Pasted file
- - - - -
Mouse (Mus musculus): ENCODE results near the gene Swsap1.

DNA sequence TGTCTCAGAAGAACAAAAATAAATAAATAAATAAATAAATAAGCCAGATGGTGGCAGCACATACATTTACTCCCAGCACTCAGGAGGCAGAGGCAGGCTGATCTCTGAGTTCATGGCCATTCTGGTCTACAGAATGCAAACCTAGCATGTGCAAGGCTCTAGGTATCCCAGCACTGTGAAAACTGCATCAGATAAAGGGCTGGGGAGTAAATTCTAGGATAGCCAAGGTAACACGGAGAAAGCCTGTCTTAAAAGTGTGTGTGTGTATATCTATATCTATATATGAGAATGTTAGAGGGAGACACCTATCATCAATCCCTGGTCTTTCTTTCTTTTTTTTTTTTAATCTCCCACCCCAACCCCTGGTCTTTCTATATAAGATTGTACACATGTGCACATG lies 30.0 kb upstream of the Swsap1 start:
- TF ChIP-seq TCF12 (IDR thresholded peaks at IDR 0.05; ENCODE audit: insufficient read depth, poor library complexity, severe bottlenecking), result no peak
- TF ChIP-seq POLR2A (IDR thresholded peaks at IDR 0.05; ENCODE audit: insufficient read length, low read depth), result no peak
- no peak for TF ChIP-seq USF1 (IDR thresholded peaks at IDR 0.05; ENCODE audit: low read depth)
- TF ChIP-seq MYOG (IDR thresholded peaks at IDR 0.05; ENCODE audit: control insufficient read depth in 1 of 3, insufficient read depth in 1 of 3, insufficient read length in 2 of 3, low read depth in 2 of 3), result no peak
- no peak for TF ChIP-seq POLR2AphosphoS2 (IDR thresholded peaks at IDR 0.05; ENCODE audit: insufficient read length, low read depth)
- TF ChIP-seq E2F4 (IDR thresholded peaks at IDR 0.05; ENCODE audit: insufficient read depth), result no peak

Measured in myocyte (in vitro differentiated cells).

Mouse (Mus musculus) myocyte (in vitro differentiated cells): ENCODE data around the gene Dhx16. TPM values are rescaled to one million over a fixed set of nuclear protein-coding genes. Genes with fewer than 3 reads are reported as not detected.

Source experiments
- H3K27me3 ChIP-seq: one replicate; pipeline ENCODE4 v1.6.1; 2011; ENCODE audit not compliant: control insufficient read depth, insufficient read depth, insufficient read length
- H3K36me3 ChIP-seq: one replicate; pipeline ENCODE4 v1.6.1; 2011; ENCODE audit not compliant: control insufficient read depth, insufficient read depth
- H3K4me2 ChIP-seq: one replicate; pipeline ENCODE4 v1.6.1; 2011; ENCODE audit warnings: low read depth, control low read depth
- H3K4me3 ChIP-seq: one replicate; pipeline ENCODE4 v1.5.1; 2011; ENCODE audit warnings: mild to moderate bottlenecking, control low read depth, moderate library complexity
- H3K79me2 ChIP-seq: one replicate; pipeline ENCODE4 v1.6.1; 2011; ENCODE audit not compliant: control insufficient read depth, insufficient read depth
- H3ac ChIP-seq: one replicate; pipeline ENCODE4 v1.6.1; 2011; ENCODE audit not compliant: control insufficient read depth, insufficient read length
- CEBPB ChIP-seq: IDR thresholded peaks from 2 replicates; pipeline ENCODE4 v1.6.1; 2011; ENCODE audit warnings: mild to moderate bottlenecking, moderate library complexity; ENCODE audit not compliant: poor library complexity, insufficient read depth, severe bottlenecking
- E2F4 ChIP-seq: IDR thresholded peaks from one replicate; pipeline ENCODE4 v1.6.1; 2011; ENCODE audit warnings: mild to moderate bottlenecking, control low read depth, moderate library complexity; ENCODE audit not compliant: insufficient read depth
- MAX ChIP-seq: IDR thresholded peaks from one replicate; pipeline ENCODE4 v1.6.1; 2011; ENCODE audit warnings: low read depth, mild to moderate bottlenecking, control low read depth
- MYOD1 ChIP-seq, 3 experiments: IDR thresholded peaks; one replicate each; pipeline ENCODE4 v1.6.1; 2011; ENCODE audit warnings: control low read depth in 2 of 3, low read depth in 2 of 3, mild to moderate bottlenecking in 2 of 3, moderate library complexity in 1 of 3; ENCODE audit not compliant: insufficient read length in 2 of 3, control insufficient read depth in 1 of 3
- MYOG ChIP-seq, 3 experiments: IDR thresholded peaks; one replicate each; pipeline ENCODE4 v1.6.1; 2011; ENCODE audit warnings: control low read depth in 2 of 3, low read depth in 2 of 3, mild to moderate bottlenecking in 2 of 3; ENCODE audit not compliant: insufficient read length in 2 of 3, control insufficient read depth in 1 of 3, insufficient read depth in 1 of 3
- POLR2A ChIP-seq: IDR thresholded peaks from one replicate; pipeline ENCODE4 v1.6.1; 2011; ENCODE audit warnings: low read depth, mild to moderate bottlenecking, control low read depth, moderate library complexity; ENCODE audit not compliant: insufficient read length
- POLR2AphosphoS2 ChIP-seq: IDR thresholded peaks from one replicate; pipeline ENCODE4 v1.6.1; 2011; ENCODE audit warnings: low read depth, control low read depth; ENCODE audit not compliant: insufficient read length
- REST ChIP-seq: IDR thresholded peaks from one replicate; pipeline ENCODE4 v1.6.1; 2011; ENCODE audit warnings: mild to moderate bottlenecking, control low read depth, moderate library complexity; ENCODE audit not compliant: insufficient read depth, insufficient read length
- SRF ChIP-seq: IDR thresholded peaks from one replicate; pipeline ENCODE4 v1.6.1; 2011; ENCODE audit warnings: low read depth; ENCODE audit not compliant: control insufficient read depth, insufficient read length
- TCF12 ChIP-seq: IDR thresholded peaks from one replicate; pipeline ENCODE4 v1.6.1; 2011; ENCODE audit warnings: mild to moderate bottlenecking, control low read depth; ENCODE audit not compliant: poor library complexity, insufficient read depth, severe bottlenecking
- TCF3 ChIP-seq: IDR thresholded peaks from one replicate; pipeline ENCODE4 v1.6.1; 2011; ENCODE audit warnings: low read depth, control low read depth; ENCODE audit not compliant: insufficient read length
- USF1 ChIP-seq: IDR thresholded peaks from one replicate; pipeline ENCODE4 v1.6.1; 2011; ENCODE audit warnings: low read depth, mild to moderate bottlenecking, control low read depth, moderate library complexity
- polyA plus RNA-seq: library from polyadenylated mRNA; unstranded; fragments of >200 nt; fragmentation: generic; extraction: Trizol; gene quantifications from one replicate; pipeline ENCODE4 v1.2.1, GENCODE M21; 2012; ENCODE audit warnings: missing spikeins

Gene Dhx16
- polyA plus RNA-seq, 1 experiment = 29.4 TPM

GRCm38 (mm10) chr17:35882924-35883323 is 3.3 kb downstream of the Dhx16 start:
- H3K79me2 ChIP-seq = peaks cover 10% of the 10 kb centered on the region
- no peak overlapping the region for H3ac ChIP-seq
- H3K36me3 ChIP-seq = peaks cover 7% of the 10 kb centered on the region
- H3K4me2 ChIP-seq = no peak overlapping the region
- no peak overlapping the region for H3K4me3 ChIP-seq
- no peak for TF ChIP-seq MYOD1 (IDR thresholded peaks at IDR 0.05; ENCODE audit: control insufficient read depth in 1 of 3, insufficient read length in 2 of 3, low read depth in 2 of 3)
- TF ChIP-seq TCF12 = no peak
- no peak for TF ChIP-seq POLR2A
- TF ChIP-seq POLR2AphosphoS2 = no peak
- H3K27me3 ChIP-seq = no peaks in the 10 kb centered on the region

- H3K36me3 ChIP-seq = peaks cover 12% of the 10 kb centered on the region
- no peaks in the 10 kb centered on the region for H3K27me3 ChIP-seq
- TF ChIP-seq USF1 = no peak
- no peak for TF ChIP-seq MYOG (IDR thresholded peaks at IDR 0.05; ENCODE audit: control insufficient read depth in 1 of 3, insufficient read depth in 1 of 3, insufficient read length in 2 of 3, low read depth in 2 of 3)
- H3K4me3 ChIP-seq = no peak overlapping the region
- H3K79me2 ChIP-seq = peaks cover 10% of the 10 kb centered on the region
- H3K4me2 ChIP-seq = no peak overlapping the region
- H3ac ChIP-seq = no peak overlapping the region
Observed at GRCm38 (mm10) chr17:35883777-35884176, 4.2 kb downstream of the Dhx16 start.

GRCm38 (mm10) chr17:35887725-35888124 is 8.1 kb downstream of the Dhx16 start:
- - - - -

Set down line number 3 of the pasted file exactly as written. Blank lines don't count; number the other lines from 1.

- TF ChIP-seq TCF12 (IDR thresholded peaks at IDR 0.05; ENCODE audit: insufficient read depth, poor library complexity, severe bottlenecking), result no peak